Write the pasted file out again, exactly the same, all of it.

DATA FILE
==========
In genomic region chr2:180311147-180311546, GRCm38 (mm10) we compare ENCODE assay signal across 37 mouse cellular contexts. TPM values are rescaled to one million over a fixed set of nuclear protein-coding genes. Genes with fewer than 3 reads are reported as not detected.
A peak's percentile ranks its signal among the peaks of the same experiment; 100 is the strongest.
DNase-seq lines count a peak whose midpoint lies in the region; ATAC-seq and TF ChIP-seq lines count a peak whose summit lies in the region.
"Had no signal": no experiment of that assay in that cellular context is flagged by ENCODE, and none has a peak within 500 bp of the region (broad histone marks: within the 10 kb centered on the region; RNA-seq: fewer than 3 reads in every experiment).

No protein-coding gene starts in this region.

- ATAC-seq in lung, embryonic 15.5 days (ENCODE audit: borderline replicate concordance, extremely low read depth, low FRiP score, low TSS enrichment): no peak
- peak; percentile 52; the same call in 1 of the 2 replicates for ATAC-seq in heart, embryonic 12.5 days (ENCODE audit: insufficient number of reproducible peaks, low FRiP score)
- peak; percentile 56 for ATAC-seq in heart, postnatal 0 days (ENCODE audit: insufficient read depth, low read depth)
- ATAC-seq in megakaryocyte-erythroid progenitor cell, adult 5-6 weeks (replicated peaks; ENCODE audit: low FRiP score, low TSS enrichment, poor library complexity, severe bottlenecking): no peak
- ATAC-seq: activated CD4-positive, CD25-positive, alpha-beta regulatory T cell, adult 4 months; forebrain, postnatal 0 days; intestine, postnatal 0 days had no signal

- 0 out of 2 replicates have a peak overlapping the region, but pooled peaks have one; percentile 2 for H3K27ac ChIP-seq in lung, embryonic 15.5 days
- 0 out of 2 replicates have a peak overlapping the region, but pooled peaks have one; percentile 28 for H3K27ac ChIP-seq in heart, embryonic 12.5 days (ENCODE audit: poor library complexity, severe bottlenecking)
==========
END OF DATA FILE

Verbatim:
In genomic region chr2:180311147-180311546, GRCm38 (mm10) we compare ENCODE assay signal across 37 mouse cellular contexts. TPM values are rescaled to one million over a fixed set of nuclear protein-coding genes. Genes with fewer than 3 reads are reported as not detected.
A peak's percentile ranks its signal among the peaks of the same experiment; 100 is the strongest.
DNase-seq lines count a peak whose midpoint lies in the region; ATAC-seq and TF ChIP-seq lines count a peak whose summit lies in the region.
"Had no signal": no experiment of that assay in that cellular context is flagged by ENCODE, and none has a peak within 500 bp of the region (broad histone marks: within the 10 kb centered on the region; RNA-seq: fewer than 3 reads in every experiment).

No protein-coding gene starts in this region.

- ATAC-seq in lung, embryonic 15.5 days (ENCODE audit: borderline replicate concordance, extremely low read depth, low FRiP score, low TSS enrichment): no peak
- peak; percentile 52; the same call in 1 of the 2 replicates for ATAC-seq in heart, embryonic 12.5 days (ENCODE audit: insufficient number of reproducible peaks, low FRiP score)
- peak; percentile 56 for ATAC-seq in heart, postnatal 0 days (ENCODE audit: insufficient read depth, low read depth)
- ATAC-seq in megakaryocyte-erythroid progenitor cell, adult 5-6 weeks (replicated peaks; ENCODE audit: low FRiP score, low TSS enrichment, poor library complexity, severe bottlenecking): no peak
- ATAC-seq: activated CD4-positive, CD25-positive, alpha-beta regulatory T cell, adult 4 months; forebrain, postnatal 0 days; intestine, postnatal 0 days had no signal

- 0 out of 2 replicates have a peak overlapping the region, but pooled peaks have one; percentile 2 for H3K27ac ChIP-seq in lung, embryonic 15.5 days
- 0 out of 2 replicates have a peak overlapping the region, but pooled peaks have one; percentile 28 for H3K27ac ChIP-seq in heart, embryonic 12.5 days (ENCODE audit: poor library complexity, severe bottlenecking)